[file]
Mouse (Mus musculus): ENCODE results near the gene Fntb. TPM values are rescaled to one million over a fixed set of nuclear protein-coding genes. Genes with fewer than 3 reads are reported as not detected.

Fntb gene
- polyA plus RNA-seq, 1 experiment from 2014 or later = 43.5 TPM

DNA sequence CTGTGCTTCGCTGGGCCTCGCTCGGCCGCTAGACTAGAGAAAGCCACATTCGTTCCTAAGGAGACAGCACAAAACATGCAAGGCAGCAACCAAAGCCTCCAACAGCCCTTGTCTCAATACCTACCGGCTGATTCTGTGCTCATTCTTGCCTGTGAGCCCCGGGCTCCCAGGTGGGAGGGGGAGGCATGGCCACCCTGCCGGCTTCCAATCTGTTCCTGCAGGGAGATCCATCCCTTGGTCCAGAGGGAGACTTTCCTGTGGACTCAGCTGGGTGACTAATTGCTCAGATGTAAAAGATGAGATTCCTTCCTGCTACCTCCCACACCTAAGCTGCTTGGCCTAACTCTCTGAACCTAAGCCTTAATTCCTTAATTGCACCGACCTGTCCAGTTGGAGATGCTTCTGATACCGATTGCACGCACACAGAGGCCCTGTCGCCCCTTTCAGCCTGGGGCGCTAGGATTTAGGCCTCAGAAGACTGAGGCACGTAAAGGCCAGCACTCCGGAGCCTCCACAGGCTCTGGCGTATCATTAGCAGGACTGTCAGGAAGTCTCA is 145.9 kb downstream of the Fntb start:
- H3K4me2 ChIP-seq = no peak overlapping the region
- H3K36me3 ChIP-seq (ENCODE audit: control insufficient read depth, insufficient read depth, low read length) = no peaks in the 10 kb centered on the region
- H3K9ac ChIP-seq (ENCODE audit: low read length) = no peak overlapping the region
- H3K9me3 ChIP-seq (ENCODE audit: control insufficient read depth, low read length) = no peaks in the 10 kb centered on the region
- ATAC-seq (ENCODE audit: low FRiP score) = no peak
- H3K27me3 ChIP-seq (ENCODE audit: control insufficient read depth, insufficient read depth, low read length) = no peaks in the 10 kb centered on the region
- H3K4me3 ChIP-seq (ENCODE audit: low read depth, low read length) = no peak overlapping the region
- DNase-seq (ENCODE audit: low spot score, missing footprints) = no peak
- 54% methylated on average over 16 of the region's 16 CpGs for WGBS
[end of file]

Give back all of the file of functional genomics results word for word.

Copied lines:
Mouse (Mus musculus): ENCODE results near the gene Fntb. TPM values are rescaled to one million over a fixed set of nuclear protein-coding genes. Genes with fewer than 3 reads are reported as not detected.

Fntb gene
- polyA plus RNA-seq, 1 experiment from 2014 or later = 43.5 TPM

DNA sequence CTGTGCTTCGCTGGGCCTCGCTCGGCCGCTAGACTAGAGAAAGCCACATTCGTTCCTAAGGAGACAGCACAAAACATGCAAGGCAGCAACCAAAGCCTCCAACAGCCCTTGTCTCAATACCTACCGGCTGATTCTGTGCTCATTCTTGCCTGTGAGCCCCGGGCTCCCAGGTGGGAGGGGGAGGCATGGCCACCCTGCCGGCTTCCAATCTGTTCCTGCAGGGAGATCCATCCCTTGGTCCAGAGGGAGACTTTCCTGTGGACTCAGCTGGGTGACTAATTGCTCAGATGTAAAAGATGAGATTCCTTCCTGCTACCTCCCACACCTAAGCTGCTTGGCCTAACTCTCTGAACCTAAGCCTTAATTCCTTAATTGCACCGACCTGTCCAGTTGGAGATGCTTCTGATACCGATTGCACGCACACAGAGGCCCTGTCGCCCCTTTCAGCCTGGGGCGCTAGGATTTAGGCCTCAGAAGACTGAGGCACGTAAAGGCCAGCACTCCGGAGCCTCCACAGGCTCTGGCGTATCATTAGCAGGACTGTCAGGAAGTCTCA is 145.9 kb downstream of the Fntb start:
- H3K4me2 ChIP-seq = no peak overlapping the region
- H3K36me3 ChIP-seq (ENCODE audit: control insufficient read depth, insufficient read depth, low read length) = no peaks in the 10 kb centered on the region
- H3K9ac ChIP-seq (ENCODE audit: low read length) = no peak overlapping the region
- H3K9me3 ChIP-seq (ENCODE audit: control insufficient read depth, low read length) = no peaks in the 10 kb centered on the region
- ATAC-seq (ENCODE audit: low FRiP score) = no peak
- H3K27me3 ChIP-seq (ENCODE audit: control insufficient read depth, insufficient read depth, low read length) = no peaks in the 10 kb centered on the region
- H3K4me3 ChIP-seq (ENCODE audit: low read depth, low read length) = no peak overlapping the region
- DNase-seq (ENCODE audit: low spot score, missing footprints) = no peak
- 54% methylated on average over 16 of the region's 16 CpGs for WGBS